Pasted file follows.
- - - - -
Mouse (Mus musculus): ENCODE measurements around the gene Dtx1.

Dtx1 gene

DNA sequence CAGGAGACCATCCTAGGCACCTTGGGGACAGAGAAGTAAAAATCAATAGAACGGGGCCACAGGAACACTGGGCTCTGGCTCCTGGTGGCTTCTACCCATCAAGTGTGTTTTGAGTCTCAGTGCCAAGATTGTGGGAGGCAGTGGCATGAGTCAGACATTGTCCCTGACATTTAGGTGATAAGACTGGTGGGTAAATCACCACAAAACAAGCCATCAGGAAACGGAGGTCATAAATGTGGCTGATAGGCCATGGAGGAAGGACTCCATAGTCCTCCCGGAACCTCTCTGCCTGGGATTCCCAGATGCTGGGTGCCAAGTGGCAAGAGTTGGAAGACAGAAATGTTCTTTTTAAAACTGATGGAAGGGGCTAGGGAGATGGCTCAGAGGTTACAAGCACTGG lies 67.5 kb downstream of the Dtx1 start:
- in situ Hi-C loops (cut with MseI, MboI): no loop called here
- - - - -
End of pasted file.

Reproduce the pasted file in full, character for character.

Mouse (Mus musculus): ENCODE measurements around the gene Dtx1.

Dtx1 gene

DNA sequence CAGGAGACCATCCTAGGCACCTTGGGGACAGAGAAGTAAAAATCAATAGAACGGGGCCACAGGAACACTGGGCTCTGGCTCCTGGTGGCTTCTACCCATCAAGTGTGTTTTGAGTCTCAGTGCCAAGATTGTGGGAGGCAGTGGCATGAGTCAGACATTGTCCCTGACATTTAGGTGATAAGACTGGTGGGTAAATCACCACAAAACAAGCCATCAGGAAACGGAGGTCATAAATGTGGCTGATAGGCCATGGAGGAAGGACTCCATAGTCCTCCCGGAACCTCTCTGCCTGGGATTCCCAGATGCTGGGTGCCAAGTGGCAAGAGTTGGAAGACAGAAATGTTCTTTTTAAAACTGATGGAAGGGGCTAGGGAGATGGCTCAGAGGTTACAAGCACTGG lies 67.5 kb downstream of the Dtx1 start:
- in situ Hi-C loops (cut with MseI, MboI): no loop called here